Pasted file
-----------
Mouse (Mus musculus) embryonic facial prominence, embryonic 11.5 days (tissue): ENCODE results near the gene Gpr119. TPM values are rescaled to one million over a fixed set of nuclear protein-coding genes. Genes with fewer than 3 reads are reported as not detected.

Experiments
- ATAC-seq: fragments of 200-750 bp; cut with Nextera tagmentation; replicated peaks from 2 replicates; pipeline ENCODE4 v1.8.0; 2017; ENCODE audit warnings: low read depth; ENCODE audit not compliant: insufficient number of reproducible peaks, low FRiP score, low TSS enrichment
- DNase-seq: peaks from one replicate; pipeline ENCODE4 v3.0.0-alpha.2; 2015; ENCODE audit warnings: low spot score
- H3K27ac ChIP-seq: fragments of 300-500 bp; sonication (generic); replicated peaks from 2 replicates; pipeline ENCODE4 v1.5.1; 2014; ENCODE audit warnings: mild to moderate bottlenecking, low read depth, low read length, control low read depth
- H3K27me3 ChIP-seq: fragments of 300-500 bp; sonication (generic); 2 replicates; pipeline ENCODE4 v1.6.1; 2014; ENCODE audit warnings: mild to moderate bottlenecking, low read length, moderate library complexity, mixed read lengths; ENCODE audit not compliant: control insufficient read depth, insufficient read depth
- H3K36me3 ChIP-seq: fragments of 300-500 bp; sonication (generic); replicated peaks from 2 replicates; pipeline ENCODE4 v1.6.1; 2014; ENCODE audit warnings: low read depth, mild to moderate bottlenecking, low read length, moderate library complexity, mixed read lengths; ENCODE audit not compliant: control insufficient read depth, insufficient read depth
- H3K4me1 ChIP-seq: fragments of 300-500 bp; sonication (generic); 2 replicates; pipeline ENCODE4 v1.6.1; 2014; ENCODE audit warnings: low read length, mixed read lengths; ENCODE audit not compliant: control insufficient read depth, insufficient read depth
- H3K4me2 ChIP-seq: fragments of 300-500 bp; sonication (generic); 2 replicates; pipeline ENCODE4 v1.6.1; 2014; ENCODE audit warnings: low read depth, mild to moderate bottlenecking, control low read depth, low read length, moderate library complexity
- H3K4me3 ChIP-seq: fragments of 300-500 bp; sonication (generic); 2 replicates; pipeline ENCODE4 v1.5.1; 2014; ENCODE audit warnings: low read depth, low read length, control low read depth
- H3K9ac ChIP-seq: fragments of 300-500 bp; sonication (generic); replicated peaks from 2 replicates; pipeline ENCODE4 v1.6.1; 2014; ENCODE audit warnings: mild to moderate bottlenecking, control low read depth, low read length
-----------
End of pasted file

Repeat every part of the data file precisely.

Mouse (Mus musculus) embryonic facial prominence, embryonic 11.5 days (tissue): ENCODE results near the gene Gpr119. TPM values are rescaled to one million over a fixed set of nuclear protein-coding genes. Genes with fewer than 3 reads are reported as not detected.

Experiments
- ATAC-seq: fragments of 200-750 bp; cut with Nextera tagmentation; replicated peaks from 2 replicates; pipeline ENCODE4 v1.8.0; 2017; ENCODE audit warnings: low read depth; ENCODE audit not compliant: insufficient number of reproducible peaks, low FRiP score, low TSS enrichment
- DNase-seq: peaks from one replicate; pipeline ENCODE4 v3.0.0-alpha.2; 2015; ENCODE audit warnings: low spot score
- H3K27ac ChIP-seq: fragments of 300-500 bp; sonication (generic); replicated peaks from 2 replicates; pipeline ENCODE4 v1.5.1; 2014; ENCODE audit warnings: mild to moderate bottlenecking, low read depth, low read length, control low read depth
- H3K27me3 ChIP-seq: fragments of 300-500 bp; sonication (generic); 2 replicates; pipeline ENCODE4 v1.6.1; 2014; ENCODE audit warnings: mild to moderate bottlenecking, low read length, moderate library complexity, mixed read lengths; ENCODE audit not compliant: control insufficient read depth, insufficient read depth
- H3K36me3 ChIP-seq: fragments of 300-500 bp; sonication (generic); replicated peaks from 2 replicates; pipeline ENCODE4 v1.6.1; 2014; ENCODE audit warnings: low read depth, mild to moderate bottlenecking, low read length, moderate library complexity, mixed read lengths; ENCODE audit not compliant: control insufficient read depth, insufficient read depth
- H3K4me1 ChIP-seq: fragments of 300-500 bp; sonication (generic); 2 replicates; pipeline ENCODE4 v1.6.1; 2014; ENCODE audit warnings: low read length, mixed read lengths; ENCODE audit not compliant: control insufficient read depth, insufficient read depth
- H3K4me2 ChIP-seq: fragments of 300-500 bp; sonication (generic); 2 replicates; pipeline ENCODE4 v1.6.1; 2014; ENCODE audit warnings: low read depth, mild to moderate bottlenecking, control low read depth, low read length, moderate library complexity
- H3K4me3 ChIP-seq: fragments of 300-500 bp; sonication (generic); 2 replicates; pipeline ENCODE4 v1.5.1; 2014; ENCODE audit warnings: low read depth, low read length, control low read depth
- H3K9ac ChIP-seq: fragments of 300-500 bp; sonication (generic); replicated peaks from 2 replicates; pipeline ENCODE4 v1.6.1; 2014; ENCODE audit warnings: mild to moderate bottlenecking, control low read depth, low read length